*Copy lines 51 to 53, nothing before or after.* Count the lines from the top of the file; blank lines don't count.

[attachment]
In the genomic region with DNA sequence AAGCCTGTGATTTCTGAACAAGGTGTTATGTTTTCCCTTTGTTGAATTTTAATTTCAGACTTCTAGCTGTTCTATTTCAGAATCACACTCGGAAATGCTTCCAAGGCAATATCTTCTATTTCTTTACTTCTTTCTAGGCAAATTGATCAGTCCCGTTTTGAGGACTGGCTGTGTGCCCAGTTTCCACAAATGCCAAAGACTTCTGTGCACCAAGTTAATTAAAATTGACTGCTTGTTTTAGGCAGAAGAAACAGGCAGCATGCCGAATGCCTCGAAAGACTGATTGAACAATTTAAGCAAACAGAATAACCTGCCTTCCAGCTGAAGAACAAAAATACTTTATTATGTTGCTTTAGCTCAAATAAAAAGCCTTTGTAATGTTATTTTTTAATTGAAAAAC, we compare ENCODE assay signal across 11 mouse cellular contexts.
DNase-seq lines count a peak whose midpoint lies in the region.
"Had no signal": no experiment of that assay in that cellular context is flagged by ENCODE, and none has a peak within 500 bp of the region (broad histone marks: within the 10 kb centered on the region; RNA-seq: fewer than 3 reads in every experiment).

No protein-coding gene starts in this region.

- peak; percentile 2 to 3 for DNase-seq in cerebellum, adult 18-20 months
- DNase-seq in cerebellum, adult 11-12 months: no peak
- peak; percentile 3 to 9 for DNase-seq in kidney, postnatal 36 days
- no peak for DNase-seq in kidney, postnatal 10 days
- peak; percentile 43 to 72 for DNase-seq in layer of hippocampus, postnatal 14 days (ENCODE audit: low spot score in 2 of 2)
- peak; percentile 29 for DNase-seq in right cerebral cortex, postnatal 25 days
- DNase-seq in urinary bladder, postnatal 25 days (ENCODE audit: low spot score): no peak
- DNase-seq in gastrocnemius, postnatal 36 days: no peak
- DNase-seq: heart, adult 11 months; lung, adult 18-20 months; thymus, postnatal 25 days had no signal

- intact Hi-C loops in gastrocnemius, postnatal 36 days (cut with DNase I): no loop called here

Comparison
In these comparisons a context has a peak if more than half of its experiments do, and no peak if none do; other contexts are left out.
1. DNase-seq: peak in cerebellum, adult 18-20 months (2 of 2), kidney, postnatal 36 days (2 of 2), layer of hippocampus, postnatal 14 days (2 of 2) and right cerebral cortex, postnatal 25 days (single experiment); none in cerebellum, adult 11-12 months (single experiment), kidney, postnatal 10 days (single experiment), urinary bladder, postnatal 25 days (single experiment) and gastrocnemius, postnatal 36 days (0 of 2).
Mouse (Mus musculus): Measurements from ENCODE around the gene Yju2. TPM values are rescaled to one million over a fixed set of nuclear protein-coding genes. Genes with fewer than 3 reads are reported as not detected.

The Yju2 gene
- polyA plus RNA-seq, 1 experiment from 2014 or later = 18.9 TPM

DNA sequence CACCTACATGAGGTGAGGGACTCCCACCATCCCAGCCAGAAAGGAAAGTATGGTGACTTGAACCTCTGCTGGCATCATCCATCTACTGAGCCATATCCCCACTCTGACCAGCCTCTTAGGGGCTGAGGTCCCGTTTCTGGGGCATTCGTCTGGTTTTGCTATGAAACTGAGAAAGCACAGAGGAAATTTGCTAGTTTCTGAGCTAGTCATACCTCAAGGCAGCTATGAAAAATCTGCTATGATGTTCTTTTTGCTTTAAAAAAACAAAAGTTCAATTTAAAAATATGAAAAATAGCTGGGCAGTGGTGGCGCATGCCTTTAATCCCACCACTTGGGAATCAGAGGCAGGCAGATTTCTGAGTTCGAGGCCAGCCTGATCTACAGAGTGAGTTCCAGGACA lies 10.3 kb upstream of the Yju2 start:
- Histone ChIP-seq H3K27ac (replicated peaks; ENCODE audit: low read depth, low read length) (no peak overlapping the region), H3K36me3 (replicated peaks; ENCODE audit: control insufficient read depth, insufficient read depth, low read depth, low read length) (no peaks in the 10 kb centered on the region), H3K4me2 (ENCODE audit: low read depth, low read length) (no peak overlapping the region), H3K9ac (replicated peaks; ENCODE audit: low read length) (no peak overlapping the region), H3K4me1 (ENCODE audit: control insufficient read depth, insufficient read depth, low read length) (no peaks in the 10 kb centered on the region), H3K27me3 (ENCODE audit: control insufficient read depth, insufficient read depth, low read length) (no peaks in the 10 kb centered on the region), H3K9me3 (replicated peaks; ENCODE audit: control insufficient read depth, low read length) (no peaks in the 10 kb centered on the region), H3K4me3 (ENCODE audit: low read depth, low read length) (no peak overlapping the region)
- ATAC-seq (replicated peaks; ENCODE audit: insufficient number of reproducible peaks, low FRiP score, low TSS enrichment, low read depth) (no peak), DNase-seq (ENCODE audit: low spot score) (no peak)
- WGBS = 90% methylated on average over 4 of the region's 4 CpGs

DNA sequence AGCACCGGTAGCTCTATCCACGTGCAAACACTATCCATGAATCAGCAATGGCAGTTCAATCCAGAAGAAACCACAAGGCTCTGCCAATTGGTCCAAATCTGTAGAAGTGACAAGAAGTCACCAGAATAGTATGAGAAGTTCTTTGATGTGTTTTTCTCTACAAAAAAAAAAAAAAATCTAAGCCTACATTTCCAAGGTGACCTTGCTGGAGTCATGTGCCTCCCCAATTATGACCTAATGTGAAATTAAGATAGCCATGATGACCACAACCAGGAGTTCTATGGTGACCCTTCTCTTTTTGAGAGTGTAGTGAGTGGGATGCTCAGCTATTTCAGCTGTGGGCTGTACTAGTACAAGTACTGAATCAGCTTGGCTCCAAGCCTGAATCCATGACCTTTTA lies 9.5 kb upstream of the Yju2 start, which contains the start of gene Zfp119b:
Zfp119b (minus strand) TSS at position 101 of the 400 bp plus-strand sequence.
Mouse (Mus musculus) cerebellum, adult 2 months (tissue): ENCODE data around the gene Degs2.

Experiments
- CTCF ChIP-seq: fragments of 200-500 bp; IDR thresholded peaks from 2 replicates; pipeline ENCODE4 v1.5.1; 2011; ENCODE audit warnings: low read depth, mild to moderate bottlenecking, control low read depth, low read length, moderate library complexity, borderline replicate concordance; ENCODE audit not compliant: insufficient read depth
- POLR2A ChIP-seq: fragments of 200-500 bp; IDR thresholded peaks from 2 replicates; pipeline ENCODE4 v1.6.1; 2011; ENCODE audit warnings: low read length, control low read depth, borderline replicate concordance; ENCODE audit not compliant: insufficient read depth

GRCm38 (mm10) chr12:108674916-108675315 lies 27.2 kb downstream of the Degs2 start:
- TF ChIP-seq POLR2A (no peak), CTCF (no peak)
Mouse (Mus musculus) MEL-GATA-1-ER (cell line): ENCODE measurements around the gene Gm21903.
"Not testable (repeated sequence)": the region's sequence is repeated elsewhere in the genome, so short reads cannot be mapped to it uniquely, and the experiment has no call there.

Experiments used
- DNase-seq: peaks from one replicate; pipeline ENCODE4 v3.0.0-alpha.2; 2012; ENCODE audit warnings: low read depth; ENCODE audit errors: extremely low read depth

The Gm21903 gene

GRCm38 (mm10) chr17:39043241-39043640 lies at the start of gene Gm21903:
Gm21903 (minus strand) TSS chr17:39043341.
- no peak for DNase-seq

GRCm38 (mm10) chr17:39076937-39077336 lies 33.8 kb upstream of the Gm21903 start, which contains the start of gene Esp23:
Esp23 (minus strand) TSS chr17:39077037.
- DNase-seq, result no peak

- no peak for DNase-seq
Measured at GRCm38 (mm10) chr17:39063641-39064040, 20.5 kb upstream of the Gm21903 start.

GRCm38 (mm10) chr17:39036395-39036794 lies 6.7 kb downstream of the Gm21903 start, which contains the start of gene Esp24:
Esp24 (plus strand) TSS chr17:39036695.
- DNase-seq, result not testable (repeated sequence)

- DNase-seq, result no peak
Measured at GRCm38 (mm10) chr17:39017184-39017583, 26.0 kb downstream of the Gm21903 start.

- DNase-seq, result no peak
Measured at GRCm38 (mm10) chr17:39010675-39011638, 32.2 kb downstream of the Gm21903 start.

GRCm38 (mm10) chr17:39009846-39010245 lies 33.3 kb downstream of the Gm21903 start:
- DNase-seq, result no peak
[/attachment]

- DNase-seq, result no peak
Measured at GRCm38 (mm10) chr17:39010675-39011638, 32.2 kb downstream of the Gm21903 start.

GRCm38 (mm10) chr17:39009846-39010245 lies 33.3 kb downstream of the Gm21903 start: